SS1.05 How Will Aquatic Ecosystems Respond to Climate Change?
Date: Tuesday, June 11, 2002
Location: Oak Bay
 
ZeidbergL, UCLA, Los Angeles, USA, zeidberg@ucla.edu
 
DISTRIBUTION OF SQUID PARALARVAE, LOLIGO OPALESCENS (CEPHALOPODA: MYOPSIDA), IN THE SOUTHERN CALIFORNIA BIGHT IN THE THREE YEARS FOLLOWING THE 1997 EL NINO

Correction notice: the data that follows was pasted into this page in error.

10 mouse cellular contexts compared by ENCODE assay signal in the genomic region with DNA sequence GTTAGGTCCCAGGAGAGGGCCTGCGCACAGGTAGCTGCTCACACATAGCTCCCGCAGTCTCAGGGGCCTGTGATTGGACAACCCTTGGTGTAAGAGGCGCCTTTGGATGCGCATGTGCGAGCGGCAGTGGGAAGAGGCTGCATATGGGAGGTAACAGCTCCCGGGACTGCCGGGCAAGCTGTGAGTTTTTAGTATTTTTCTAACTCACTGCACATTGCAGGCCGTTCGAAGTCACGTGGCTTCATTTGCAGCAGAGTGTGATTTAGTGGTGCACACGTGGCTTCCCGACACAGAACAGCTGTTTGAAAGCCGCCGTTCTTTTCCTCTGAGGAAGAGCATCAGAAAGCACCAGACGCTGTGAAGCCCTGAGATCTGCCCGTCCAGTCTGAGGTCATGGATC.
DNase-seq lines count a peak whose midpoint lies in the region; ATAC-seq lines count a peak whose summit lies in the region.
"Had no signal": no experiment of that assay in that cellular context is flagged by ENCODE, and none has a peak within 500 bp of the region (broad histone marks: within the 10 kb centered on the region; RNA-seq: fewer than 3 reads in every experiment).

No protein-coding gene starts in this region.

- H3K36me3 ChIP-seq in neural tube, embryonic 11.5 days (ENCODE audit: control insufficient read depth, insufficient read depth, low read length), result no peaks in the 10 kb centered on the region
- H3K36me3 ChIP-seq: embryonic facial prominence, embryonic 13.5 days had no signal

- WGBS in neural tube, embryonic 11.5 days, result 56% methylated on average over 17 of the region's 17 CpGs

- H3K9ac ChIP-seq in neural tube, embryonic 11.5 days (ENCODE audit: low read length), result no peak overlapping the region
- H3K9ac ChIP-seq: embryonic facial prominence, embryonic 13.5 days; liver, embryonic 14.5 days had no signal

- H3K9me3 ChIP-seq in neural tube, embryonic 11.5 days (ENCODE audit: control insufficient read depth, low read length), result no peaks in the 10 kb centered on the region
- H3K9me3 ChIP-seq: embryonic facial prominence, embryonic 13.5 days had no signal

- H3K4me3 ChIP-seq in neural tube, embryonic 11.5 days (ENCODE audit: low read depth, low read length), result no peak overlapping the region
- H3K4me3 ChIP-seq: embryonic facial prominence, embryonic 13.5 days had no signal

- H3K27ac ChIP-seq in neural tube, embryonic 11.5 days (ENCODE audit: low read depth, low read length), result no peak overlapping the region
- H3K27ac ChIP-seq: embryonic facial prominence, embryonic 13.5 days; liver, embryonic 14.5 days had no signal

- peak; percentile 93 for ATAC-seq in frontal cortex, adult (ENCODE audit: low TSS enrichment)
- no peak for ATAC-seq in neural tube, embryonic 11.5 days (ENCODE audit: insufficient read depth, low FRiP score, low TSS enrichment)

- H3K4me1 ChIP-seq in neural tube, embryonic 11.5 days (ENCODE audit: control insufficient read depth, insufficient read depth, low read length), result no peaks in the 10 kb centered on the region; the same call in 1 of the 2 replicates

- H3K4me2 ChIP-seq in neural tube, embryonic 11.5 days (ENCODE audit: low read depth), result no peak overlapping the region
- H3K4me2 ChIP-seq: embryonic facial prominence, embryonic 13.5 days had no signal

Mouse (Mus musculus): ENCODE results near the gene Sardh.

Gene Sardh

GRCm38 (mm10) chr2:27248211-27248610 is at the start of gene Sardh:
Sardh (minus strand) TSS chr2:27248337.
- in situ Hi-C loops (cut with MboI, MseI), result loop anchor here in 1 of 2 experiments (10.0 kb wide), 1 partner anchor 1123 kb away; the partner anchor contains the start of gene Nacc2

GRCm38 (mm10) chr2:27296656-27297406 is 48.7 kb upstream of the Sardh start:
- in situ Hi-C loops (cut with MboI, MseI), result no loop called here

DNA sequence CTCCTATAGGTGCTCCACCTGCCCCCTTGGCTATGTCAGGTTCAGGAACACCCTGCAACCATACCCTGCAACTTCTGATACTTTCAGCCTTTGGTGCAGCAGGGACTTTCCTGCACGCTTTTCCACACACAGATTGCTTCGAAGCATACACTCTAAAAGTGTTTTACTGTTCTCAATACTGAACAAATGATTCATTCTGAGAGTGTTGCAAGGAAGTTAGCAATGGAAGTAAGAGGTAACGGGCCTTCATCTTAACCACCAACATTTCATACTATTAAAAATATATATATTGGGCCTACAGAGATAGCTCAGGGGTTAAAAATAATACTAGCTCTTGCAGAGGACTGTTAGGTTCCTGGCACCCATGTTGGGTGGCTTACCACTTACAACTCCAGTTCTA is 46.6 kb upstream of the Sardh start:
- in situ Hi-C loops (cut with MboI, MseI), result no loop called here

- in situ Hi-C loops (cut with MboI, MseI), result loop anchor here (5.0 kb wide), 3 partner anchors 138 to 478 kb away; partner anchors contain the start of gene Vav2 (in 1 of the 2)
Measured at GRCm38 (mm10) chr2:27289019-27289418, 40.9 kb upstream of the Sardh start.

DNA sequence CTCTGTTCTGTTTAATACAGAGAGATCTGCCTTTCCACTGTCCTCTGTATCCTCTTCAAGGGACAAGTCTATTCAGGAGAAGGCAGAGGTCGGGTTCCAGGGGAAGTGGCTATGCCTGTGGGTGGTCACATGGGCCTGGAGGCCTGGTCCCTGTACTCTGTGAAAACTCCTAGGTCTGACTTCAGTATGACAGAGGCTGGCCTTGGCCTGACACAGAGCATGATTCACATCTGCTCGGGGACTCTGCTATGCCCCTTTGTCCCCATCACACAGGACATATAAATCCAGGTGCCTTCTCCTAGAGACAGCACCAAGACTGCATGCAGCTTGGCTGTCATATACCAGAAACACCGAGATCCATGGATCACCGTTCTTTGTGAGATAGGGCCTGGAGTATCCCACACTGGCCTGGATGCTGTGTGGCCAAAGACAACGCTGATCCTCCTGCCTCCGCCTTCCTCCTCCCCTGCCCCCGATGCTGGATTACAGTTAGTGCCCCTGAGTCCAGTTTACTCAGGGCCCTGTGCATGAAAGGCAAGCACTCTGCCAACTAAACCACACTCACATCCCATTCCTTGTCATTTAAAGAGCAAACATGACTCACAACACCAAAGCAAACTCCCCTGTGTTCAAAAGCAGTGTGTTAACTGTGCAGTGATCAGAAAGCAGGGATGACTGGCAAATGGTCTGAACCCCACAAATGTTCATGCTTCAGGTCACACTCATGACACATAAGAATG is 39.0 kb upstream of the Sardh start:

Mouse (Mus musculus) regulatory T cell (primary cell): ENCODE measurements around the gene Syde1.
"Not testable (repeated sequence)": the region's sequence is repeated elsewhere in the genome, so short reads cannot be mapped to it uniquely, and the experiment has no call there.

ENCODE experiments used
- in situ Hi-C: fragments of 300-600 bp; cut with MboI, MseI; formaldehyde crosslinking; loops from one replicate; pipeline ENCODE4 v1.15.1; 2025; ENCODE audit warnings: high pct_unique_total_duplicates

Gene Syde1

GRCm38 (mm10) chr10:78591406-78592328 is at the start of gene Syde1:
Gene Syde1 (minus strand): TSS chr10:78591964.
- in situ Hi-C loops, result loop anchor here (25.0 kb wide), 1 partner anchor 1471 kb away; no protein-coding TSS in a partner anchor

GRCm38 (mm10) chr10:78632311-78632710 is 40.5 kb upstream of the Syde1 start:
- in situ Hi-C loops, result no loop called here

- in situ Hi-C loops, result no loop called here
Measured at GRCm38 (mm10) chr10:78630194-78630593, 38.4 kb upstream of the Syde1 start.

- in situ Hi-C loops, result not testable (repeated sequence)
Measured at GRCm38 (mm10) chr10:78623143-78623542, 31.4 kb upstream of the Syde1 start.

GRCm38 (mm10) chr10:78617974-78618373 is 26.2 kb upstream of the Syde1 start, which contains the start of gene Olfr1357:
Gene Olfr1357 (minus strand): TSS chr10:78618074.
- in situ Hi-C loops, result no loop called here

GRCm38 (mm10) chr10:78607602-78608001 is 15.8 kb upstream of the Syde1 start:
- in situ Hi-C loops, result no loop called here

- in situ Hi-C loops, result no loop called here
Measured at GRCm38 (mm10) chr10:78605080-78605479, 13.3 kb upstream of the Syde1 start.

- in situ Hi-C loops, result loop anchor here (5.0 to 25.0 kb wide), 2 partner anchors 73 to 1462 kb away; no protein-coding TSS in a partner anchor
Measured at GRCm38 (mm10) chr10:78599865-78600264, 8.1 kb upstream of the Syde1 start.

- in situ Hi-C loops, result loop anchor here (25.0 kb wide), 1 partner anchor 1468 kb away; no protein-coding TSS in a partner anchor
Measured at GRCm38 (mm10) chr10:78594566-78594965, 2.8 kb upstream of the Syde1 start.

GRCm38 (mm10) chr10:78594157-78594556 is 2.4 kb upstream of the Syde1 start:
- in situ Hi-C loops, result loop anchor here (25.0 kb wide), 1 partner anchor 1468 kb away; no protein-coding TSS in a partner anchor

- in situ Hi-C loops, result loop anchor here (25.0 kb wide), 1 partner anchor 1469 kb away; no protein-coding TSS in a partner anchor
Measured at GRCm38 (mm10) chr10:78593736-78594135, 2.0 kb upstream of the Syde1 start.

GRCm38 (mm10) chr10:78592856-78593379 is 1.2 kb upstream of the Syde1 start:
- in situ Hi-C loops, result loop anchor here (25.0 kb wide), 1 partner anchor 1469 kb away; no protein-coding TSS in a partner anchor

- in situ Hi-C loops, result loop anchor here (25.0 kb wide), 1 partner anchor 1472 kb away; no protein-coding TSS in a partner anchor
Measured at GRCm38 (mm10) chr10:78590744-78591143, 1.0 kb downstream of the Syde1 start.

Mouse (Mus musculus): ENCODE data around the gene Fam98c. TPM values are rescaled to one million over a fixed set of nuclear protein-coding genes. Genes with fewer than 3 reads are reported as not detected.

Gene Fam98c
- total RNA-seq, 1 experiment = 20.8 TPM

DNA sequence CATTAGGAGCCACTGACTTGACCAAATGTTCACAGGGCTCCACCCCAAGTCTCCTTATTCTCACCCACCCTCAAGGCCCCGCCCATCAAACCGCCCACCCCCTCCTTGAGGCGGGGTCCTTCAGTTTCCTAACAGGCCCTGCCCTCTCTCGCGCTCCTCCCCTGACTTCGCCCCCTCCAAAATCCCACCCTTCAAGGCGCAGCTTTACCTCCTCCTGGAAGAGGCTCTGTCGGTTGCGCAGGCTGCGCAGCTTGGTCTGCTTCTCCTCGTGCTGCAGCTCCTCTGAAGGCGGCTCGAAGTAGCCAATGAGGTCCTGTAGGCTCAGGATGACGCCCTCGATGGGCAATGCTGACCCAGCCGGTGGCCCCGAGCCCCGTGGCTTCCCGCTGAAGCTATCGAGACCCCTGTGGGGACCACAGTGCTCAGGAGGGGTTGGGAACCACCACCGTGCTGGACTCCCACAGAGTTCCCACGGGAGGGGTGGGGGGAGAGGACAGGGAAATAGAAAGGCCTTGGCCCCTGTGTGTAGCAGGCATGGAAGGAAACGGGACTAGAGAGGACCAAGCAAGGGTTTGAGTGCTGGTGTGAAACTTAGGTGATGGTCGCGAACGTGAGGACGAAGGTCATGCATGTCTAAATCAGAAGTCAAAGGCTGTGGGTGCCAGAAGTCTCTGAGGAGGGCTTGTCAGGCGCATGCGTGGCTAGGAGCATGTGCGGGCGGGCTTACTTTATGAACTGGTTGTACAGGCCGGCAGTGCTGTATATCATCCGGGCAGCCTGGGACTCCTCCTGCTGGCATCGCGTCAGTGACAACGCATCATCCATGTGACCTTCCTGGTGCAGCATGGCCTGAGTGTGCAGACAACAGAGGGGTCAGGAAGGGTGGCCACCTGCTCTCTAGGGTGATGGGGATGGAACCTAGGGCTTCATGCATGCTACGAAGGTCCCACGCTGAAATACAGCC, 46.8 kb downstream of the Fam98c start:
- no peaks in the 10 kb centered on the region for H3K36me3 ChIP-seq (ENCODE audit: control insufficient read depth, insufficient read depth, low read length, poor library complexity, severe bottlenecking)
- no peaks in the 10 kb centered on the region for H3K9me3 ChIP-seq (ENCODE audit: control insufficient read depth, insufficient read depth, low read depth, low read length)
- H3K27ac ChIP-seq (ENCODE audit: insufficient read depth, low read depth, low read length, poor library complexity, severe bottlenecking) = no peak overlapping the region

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Large numbers of paralarvae of the California market squid, Loligo opalescens (10,560 paralarvae from 422 plankton samples) were collected in the Southern California bight in 1999, 2000, and 2001 during the spawning season. Paralarvae abundance increased dramatically (p<0.0041) from 1.5 squid/1000m3 in 1999 to 77.9 squid/1000m3 in 2000 and 73.6 squid/1000m3 in 2001 following the El Niņo of 1998. The effects on the squid fishery of the 1997-1998 El Nino thus were extended for two years, with larval abundance reduced until the 1999-2000 spawning season. Paralarvae were abundant close to shore for up to a month after hatching in 2000 (p<0.003), with tidal surface currents adjacent to shore in the Channel Islands dramatically affecting paralarvae abundance. Tidally reversing currents within 1-3 kilometers of shore create a boundary layer of 'sticky water' within which paralarvae remain entrained inshore immediately after hatching. Neritic currents further from shore disperse older paralarvae within the Southern California bight. The greatest change in paralarval abundance, for all transects, was observed within one kilometer of the transition between these two flow regimes. Age of paralarvae (from statolith increments) entrained within the Catalina Island boundary layer averaged 13 days and 16 days, but some individuals remained nearshore for up to a month. Paralarvae within the boundary layer occur above 80 meters both day and night and they exhibit a statistically significant pattern of vertical diel migration (p<0.01). Paralarvae at sea were disproportionately abundant adjacent to fronts associated with upwelling events.